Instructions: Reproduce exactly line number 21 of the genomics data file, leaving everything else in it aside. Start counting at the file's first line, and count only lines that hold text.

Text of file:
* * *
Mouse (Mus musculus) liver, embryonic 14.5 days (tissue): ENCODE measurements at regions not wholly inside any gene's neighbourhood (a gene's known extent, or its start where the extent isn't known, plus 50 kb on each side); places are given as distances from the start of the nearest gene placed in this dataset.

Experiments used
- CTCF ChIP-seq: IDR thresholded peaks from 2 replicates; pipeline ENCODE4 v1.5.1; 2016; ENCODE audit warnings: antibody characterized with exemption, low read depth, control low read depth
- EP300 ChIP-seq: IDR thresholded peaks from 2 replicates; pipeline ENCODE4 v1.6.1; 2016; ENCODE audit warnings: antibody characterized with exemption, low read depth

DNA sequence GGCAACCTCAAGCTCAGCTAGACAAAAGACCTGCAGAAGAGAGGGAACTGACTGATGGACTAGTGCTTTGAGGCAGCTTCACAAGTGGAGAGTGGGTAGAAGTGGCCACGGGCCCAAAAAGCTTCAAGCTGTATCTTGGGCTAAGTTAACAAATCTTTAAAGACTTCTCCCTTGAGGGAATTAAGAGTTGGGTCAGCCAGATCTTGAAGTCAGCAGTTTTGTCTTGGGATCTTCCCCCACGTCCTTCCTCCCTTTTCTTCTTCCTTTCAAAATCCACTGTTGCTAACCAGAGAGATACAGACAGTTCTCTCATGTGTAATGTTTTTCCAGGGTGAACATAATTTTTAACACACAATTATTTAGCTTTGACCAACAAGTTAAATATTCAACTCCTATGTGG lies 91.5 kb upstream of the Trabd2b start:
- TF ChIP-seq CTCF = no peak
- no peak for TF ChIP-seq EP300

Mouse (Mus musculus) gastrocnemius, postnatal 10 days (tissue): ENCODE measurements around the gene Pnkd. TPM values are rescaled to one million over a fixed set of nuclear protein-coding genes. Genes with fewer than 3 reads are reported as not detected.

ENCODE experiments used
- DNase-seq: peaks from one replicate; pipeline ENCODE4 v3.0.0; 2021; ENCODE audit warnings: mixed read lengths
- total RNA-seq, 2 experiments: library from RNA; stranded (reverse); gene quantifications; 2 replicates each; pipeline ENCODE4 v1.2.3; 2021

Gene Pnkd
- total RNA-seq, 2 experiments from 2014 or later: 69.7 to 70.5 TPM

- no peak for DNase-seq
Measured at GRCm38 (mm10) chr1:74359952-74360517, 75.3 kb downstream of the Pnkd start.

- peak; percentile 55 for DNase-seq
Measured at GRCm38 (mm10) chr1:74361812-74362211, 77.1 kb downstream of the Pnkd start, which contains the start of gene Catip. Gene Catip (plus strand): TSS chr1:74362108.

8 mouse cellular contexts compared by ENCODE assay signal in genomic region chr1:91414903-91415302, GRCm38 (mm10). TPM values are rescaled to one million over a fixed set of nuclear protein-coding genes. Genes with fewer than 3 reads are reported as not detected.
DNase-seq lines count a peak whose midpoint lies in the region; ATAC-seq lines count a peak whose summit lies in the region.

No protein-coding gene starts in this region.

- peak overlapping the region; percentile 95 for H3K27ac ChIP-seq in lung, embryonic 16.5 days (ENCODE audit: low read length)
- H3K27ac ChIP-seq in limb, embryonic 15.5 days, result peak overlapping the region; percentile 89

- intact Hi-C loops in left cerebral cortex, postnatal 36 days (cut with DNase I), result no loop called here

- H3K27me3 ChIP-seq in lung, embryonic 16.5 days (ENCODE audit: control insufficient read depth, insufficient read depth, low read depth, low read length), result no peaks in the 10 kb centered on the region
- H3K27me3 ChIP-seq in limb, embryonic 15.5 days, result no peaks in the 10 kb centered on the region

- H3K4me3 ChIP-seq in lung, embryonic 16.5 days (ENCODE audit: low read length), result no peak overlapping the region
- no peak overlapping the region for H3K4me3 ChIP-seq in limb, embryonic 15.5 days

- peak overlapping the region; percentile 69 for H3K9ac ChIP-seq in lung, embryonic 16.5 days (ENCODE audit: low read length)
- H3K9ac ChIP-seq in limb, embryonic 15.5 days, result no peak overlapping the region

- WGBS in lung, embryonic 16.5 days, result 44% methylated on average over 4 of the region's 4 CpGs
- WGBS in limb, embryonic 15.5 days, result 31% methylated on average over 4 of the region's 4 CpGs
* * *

- peak overlapping the region; percentile 95 for H3K27ac ChIP-seq in lung, embryonic 16.5 days (ENCODE audit: low read length)